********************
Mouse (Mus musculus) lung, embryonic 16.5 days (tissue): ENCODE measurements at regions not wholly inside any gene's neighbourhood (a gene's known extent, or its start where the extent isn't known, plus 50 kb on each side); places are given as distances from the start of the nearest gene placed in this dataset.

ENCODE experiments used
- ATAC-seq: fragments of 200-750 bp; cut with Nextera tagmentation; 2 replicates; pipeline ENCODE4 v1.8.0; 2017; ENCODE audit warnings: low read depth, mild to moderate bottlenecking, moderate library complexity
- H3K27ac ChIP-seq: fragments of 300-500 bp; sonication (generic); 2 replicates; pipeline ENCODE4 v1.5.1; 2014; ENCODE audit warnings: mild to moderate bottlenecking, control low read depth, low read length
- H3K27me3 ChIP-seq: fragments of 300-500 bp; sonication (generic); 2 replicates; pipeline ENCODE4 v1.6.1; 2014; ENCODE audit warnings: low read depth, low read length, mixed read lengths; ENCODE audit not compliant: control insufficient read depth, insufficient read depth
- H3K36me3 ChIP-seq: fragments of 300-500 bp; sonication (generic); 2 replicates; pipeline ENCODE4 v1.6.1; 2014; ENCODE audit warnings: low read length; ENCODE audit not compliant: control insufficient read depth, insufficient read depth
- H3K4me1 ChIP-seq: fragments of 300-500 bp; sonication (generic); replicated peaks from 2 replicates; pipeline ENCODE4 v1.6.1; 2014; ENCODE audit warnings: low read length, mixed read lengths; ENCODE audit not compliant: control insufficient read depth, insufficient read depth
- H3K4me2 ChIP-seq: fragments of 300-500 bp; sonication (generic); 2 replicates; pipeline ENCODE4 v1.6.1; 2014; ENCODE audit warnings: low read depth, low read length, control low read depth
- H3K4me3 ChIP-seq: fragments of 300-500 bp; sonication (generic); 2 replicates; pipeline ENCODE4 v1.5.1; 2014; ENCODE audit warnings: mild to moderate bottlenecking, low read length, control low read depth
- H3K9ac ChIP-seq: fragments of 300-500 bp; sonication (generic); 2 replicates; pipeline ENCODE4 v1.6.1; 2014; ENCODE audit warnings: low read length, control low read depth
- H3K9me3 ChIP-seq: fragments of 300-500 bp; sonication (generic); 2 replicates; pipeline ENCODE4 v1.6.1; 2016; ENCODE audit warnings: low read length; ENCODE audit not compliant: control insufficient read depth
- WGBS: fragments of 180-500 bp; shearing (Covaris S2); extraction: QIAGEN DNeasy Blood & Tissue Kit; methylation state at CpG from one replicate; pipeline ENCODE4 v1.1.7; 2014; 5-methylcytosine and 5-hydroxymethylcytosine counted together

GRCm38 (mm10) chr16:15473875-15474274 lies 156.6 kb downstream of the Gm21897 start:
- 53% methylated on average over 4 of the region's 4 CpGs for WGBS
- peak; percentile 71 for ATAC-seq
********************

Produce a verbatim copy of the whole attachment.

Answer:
Mouse (Mus musculus) lung, embryonic 16.5 days (tissue): ENCODE measurements at regions not wholly inside any gene's neighbourhood (a gene's known extent, or its start where the extent isn't known, plus 50 kb on each side); places are given as distances from the start of the nearest gene placed in this dataset.

ENCODE experiments used
- ATAC-seq: fragments of 200-750 bp; cut with Nextera tagmentation; 2 replicates; pipeline ENCODE4 v1.8.0; 2017; ENCODE audit warnings: low read depth, mild to moderate bottlenecking, moderate library complexity
- H3K27ac ChIP-seq: fragments of 300-500 bp; sonication (generic); 2 replicates; pipeline ENCODE4 v1.5.1; 2014; ENCODE audit warnings: mild to moderate bottlenecking, control low read depth, low read length
- H3K27me3 ChIP-seq: fragments of 300-500 bp; sonication (generic); 2 replicates; pipeline ENCODE4 v1.6.1; 2014; ENCODE audit warnings: low read depth, low read length, mixed read lengths; ENCODE audit not compliant: control insufficient read depth, insufficient read depth
- H3K36me3 ChIP-seq: fragments of 300-500 bp; sonication (generic); 2 replicates; pipeline ENCODE4 v1.6.1; 2014; ENCODE audit warnings: low read length; ENCODE audit not compliant: control insufficient read depth, insufficient read depth
- H3K4me1 ChIP-seq: fragments of 300-500 bp; sonication (generic); replicated peaks from 2 replicates; pipeline ENCODE4 v1.6.1; 2014; ENCODE audit warnings: low read length, mixed read lengths; ENCODE audit not compliant: control insufficient read depth, insufficient read depth
- H3K4me2 ChIP-seq: fragments of 300-500 bp; sonication (generic); 2 replicates; pipeline ENCODE4 v1.6.1; 2014; ENCODE audit warnings: low read depth, low read length, control low read depth
- H3K4me3 ChIP-seq: fragments of 300-500 bp; sonication (generic); 2 replicates; pipeline ENCODE4 v1.5.1; 2014; ENCODE audit warnings: mild to moderate bottlenecking, low read length, control low read depth
- H3K9ac ChIP-seq: fragments of 300-500 bp; sonication (generic); 2 replicates; pipeline ENCODE4 v1.6.1; 2014; ENCODE audit warnings: low read length, control low read depth
- H3K9me3 ChIP-seq: fragments of 300-500 bp; sonication (generic); 2 replicates; pipeline ENCODE4 v1.6.1; 2016; ENCODE audit warnings: low read length; ENCODE audit not compliant: control insufficient read depth
- WGBS: fragments of 180-500 bp; shearing (Covaris S2); extraction: QIAGEN DNeasy Blood & Tissue Kit; methylation state at CpG from one replicate; pipeline ENCODE4 v1.1.7; 2014; 5-methylcytosine and 5-hydroxymethylcytosine counted together

GRCm38 (mm10) chr16:15473875-15474274 lies 156.6 kb downstream of the Gm21897 start:
- 53% methylated on average over 4 of the region's 4 CpGs for WGBS
- peak; percentile 71 for ATAC-seq